I probably shouldn’t admit this but one of my all-time favorite movies is Steve Martin’s classic “The Jerk”. Part of the appeal is that I have an affinity for low-brow humor in general but also because the movie contains some great lines; “I was born a poor black child”, and the classic scene when Martin’s character finds his name in the phonebook for the first time and runs around yelling, “The new phonebook’s here! The new phonebook’s here!” http://www.youtube.com/watch?v=kOTDn2A7hcY
I wasn’t quite as excited as Navin R. Johnson today, but pretty darn close. The reason? The USDA (finally) released a new hardiness zone map for the US. http://planthardiness.ars.usda.gov/PHZMWeb/
Why is this exciting news? Well, for several reasons. The earlier version of the USDA map was released 1990. The 22-year-old map had several limitations. First, it was 22 years old. Secondly, the versions of the map that were available electronically did not reproduce well and had poor resolution when you tried to zoom in on a particular area. This sometimes made it difficult to identify the hardiness zone for certain locations and limited the utility of the map for presentations and publications.
There have been persistent rumors for last 6 or 7 years that the USDA would release a better, updated map. In addition to the shortcomings of the old map in terms of resolution, many felt the map didn’t accurately reflect more recent climatic conditions. In 2006 the National Arbor Day Foundation released an updated hardiness map using more current climatic data. This map indicated that many locations were 1 or even 2 hardiness zones warmer than the 1990 USDA map. In addition, the Arbor Day map was available as a hi-res TIF file suitable for PowerPoint presentations and had a ‘zone-finder’ feature based on zip codes.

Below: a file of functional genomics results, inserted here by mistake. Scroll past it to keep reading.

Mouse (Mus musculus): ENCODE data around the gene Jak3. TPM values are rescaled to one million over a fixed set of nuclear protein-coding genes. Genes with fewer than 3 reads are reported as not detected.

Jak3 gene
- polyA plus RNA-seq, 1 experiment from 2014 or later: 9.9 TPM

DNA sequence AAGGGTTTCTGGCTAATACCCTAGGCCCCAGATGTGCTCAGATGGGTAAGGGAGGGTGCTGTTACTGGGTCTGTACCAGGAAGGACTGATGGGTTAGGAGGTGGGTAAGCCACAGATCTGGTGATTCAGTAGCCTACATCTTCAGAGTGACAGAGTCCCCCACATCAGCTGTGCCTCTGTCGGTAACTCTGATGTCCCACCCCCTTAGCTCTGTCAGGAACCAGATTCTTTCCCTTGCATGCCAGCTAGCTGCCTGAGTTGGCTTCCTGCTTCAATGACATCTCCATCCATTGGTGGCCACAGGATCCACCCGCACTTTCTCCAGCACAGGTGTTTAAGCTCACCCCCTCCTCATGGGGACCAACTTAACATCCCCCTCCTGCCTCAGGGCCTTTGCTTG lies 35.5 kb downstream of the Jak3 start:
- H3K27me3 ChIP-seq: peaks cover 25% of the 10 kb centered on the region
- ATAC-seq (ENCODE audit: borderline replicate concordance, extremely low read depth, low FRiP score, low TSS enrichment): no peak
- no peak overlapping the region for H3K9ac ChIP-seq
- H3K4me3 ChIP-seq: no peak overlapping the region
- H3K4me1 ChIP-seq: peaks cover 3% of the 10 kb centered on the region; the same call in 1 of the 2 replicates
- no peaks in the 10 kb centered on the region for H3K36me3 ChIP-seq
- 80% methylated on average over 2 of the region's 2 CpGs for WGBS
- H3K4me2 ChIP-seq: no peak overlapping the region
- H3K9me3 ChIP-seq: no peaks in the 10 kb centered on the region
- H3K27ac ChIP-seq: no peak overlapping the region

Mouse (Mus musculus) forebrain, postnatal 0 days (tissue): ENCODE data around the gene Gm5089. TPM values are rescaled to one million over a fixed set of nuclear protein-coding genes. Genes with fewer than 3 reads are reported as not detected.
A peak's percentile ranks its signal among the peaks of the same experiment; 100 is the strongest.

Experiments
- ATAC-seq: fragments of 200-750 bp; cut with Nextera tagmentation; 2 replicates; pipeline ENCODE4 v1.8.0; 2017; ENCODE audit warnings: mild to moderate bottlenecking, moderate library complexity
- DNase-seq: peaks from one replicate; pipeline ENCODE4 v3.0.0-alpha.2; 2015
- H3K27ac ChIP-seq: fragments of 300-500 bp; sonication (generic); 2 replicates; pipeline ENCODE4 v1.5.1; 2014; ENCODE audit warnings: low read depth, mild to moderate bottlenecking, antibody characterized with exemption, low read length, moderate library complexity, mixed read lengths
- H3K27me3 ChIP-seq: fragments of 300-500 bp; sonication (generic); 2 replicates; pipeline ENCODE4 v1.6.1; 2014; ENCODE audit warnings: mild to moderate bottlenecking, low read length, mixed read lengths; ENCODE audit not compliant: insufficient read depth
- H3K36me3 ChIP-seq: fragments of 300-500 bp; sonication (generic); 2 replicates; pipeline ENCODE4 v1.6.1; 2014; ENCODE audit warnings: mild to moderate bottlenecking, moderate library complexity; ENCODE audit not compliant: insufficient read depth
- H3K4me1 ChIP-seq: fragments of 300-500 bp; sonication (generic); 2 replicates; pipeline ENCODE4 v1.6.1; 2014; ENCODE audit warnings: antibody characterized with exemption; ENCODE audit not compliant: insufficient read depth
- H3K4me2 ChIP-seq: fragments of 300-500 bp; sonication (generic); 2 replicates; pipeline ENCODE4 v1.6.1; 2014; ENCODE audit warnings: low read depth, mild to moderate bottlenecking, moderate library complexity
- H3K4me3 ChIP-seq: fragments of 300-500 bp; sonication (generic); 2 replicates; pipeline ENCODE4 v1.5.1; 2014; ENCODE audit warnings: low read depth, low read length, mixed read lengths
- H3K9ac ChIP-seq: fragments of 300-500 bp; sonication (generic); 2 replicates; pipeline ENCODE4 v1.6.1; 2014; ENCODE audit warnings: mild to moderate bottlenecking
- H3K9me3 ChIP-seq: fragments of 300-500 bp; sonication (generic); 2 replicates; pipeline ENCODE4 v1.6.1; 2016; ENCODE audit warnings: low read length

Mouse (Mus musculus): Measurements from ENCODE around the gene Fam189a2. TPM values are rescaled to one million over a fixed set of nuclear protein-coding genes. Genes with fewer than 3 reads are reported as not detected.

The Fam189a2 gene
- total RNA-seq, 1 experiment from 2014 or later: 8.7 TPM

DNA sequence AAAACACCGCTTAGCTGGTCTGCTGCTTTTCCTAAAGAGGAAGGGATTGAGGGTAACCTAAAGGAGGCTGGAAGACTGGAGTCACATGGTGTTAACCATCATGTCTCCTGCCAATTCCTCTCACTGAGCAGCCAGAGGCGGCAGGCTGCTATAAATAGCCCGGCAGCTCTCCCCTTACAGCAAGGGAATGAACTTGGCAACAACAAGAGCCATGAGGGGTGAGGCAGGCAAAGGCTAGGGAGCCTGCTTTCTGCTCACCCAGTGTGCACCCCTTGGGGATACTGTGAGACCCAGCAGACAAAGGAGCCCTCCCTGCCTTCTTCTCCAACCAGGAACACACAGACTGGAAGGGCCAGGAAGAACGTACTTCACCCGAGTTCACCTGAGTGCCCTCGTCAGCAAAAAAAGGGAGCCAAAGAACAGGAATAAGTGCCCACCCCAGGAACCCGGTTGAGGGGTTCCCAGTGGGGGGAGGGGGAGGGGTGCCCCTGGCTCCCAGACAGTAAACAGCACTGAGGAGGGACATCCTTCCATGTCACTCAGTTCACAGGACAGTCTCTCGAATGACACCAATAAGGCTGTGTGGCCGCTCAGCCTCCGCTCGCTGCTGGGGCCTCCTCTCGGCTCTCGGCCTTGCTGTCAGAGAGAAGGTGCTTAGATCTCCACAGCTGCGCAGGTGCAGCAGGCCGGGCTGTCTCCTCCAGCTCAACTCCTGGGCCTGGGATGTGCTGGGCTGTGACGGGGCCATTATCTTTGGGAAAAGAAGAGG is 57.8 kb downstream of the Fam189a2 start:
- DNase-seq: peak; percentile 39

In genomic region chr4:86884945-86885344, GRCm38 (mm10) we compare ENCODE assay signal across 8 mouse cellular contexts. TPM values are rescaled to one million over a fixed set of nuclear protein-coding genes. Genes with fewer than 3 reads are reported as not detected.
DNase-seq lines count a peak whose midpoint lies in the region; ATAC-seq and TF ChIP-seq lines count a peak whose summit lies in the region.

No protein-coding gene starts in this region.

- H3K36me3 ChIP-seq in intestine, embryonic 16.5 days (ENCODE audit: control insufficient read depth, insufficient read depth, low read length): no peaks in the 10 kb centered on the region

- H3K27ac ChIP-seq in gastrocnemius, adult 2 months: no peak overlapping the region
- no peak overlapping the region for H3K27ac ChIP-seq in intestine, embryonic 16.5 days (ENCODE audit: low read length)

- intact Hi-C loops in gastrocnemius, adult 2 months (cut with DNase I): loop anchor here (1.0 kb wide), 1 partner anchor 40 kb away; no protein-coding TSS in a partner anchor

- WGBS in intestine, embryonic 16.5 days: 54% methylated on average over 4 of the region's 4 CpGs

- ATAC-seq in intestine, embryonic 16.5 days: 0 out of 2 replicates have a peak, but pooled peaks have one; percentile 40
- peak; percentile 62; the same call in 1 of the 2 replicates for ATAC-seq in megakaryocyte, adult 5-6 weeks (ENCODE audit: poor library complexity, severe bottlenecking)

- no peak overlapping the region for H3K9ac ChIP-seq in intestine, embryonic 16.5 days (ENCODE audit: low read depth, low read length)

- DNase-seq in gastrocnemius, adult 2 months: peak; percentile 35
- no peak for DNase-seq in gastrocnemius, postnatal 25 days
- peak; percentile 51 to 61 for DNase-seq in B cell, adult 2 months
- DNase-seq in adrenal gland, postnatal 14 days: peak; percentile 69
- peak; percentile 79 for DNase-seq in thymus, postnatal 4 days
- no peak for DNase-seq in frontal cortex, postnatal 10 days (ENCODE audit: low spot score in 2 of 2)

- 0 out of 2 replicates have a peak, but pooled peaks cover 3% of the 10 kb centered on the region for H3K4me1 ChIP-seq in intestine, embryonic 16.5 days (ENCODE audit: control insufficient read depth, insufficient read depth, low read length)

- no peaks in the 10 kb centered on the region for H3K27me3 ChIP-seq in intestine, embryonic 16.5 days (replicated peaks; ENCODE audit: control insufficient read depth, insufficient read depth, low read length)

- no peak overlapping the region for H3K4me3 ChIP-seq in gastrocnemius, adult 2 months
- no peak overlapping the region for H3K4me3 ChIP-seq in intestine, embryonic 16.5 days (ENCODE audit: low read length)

I haven’t had a lot of time to work with the new USDA map, but my initial reaction is a thumb’s up. Like the Arbor Day map, the new USDA map has a zone finder based on zip code that makes it easy to find the zone in your area. The map is interactive, allowing users to zoom in or out. As with MapQuest and other on-line maps we’ve grown accustomed to, it allows the user to select a roadmap or satellite background and choose different levels of transparency or opacity.
Whenever I discuss hardiness zones, I always include the caveat that these maps are based on average annual minimum temperatures. That is, they are based low temperatures we are likely to see in an average year. Not sure about where you live, but I have yet to see an average year in my adult life. There are many years when we will get below our USDA hardiness zone temperature. Human nature says we want what we can’t have and gardeners love to push the boundaries of their hardiness zone – people in zone 4 love to grow zone 5 plants; people in zone 5 love to grow zone 6 and so on. Just because the new map may say you’re a zone warmer; your climate hasn’t changed, the map is just based on better and more recent data.